Statement by Ambassador Vassily A. Nebenzia, Permanent Representative of the Russian Federation to the United Nations, at the Security Council meeting on the situation in Afghanistan
We are grateful to today’s briefers, Mr. Tadamichi Yamamoto, Special Representative of the SecretaryGeneral, Mr. Vladimir Voronkov, Under-SecretaryGeneral of the United Nations Office of CounterTerrorism and Mr. Yury Fedotov, Executive Director of the United Nations Office on Drugs and Crimes, for their thorough analysis of the current state of affairs in Afghanistan. Their assessments confirm that the main barriers to stabilizing the situation in the country are the threats represented by terrorism and drugs. The conclusion to be drawn is that our fight against them must be uncompromising, and we must do it together.
The security situation in Afghanistan continues to be the most serious cause for concern. The Taliban controls a significant part of the country’s territory. The insurgents’ latest offensive raises serious questions about their willingness to begin peace negotiations. All of this once again convinces us of the damage that is done by relying on force to resolve the problem and on attempts to marginalize some regional stakeholders and bring in others. These kinds of balancing acts worsen regional tensions and antagonize the very stakeholders who are capable of contributing to a settlement.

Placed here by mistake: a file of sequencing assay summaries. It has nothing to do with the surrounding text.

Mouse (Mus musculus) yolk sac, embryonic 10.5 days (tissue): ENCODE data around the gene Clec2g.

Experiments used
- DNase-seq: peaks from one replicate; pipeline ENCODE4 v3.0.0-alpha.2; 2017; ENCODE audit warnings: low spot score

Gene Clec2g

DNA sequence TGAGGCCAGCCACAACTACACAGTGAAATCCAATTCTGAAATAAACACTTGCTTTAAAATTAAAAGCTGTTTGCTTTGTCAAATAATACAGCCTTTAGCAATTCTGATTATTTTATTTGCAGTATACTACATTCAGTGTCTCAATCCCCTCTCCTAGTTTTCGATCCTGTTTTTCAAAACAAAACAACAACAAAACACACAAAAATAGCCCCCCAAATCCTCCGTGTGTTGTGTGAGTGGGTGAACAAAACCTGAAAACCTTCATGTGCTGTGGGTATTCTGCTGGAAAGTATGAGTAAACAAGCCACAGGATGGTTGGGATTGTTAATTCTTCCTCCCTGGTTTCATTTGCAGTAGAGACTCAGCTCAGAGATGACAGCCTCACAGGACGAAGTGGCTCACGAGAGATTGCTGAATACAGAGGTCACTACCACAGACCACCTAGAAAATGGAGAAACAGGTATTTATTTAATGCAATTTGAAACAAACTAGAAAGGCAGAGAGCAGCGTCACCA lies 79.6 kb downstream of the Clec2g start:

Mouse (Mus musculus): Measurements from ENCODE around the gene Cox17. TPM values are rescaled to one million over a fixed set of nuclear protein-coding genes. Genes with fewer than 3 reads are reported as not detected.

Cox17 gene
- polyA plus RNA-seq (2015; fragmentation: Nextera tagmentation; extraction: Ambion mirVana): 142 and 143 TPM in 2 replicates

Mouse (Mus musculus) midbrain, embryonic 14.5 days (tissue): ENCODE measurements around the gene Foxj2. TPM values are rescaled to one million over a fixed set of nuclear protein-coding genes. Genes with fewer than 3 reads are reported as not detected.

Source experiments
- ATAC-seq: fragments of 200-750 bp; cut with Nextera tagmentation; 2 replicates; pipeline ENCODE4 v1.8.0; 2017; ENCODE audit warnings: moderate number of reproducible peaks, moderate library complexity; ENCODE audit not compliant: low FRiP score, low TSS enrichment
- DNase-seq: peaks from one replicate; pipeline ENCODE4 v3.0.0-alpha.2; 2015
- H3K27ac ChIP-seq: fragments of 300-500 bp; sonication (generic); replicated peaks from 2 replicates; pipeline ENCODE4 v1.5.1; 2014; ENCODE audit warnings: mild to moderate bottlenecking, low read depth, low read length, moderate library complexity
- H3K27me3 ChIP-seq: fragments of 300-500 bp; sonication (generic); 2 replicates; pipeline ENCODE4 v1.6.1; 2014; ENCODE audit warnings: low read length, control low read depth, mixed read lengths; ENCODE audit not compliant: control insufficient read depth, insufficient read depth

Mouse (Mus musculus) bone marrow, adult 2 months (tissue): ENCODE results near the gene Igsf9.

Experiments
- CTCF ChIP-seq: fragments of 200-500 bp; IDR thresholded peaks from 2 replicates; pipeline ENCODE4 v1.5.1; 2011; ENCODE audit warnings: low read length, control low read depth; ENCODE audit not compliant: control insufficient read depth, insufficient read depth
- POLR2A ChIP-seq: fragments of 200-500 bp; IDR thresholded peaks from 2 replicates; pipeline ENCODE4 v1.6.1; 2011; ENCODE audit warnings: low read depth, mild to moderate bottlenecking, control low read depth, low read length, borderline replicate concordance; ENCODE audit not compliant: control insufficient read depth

The Islamic State in Iraq and the Levant (ISIL) is a factor in this deteriorating situation. The group, which has as many as 10,000 fighters in its ranks, is already operating in at least nine of the 34 provinces, and increasingly often is organizing barbaric terrorist attacks with numerous terrorist casualties, including in Kabul, and continually consolidating its positions in northern Afghanistan, turning it into a springboard for further expansion into Central Asia. ISIL’s establishment of camps for training militants, including fighters from Central Asian States, is particularly worrying. We must not keep silent about these facts.
Against this backdrop, we are again hearing accusations that Russia is supporting the Taliban. That is not new. This is something we have heard about frequently in the past few years, with practically identical wording every time and zero facts to back it up. We get the distinct impression that their true goal is to divert attention from the many real mistakes that have been made in Afghanistan over the past 17 years. One of the insurgents’ sources of support is the military assistance supplied to Afghanistan by a number of our partners, which is provided without being properly accounted for and is frequently simply being stolen.
We should point out that Western military experts have mentioned this too. We have had no clear explanations of the unidentified helicopters transporting weapons and fighters for the Islamic State in Iraq and the Levant (ISIL) through Afghan airspace, which is completely controlled by our partners. The stubborn silence on this subject continues. Our demand that the situation be investigated without delay and this undisclosed practice cease still stands.